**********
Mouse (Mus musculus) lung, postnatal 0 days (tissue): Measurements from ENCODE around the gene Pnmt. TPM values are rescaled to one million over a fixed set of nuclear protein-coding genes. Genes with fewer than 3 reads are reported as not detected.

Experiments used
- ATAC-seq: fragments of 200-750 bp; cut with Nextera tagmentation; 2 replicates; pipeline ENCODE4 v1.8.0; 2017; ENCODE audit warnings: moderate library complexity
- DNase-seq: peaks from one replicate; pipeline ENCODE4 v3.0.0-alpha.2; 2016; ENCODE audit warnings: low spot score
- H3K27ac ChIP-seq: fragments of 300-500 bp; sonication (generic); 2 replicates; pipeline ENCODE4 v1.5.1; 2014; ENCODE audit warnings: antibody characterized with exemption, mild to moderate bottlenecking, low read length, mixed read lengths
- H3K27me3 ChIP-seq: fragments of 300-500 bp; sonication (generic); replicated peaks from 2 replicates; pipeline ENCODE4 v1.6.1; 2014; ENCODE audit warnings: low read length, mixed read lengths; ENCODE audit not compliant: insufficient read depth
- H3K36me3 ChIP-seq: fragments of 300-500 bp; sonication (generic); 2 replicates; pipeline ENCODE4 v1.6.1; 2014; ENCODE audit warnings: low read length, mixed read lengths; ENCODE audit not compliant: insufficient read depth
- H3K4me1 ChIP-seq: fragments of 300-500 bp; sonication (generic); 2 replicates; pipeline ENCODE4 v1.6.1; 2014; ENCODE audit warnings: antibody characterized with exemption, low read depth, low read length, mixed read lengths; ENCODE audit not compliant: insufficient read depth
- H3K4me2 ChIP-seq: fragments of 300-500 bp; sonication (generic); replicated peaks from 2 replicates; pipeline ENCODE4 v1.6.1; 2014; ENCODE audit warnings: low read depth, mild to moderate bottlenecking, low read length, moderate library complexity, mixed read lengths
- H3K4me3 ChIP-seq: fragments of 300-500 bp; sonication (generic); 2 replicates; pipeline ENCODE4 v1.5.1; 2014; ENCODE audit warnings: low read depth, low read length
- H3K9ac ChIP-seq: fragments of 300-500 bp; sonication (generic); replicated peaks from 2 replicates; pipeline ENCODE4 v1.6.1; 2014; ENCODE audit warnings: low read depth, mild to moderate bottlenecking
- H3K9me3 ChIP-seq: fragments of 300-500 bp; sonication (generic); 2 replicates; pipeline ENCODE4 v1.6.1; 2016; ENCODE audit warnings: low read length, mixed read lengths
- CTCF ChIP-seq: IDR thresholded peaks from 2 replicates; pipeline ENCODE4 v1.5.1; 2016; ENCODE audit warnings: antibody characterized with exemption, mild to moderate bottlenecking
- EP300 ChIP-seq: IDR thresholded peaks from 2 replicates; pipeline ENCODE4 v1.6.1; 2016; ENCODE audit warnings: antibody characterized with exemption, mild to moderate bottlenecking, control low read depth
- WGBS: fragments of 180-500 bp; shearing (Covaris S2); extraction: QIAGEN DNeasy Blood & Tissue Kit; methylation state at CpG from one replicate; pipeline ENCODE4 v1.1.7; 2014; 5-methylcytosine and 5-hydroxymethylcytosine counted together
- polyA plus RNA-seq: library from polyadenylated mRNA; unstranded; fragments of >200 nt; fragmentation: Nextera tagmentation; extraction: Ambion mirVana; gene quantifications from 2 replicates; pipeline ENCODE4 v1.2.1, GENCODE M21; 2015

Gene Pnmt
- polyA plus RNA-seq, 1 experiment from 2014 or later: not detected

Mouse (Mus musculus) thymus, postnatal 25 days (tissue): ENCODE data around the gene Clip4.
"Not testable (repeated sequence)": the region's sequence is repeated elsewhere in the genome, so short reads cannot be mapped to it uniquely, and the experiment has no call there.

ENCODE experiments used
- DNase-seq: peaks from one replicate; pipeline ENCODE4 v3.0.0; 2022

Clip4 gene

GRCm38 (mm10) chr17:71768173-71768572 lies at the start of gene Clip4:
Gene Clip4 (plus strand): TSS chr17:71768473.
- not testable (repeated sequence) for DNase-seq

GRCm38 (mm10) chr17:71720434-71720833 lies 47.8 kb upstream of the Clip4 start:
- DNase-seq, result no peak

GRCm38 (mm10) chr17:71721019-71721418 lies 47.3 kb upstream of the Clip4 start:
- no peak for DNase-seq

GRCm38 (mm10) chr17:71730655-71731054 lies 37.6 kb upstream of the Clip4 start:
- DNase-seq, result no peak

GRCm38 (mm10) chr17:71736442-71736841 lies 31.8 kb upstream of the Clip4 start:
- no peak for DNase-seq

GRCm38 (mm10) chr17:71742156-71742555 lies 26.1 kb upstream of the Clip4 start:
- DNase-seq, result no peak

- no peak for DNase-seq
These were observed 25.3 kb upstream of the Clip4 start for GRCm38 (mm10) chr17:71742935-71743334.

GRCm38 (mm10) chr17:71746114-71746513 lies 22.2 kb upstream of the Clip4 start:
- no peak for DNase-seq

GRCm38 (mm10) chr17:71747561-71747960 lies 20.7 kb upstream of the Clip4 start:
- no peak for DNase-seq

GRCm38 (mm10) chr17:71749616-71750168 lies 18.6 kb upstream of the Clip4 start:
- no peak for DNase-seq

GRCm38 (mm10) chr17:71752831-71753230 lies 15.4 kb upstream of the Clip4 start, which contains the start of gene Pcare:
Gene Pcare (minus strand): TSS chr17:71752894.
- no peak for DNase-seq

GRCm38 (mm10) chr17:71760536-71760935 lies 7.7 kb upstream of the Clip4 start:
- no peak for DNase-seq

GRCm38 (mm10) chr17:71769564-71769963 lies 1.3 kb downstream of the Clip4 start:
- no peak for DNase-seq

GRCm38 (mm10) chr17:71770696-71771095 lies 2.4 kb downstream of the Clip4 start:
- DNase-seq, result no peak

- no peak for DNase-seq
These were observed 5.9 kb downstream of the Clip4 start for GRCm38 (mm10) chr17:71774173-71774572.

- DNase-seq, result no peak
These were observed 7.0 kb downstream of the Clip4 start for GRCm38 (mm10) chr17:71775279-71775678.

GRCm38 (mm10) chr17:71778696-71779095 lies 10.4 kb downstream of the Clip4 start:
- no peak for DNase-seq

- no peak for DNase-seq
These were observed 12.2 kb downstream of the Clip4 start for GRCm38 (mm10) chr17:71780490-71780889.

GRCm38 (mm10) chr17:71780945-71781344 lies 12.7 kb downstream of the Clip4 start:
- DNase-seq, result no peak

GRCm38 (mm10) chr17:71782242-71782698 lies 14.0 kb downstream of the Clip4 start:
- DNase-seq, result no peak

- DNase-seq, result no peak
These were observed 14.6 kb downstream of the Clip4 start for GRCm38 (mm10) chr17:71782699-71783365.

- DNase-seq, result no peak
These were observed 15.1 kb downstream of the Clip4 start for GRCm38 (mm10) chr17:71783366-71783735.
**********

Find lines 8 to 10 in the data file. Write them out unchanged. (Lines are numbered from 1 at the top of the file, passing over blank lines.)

- H3K4me1 ChIP-seq: fragments of 300-500 bp; sonication (generic); 2 replicates; pipeline ENCODE4 v1.6.1; 2014; ENCODE audit warnings: antibody characterized with exemption, low read depth, low read length, mixed read lengths; ENCODE audit not compliant: insufficient read depth
- H3K4me2 ChIP-seq: fragments of 300-500 bp; sonication (generic); replicated peaks from 2 replicates; pipeline ENCODE4 v1.6.1; 2014; ENCODE audit warnings: low read depth, mild to moderate bottlenecking, low read length, moderate library complexity, mixed read lengths
- H3K4me3 ChIP-seq: fragments of 300-500 bp; sonication (generic); 2 replicates; pipeline ENCODE4 v1.5.1; 2014; ENCODE audit warnings: low read depth, low read length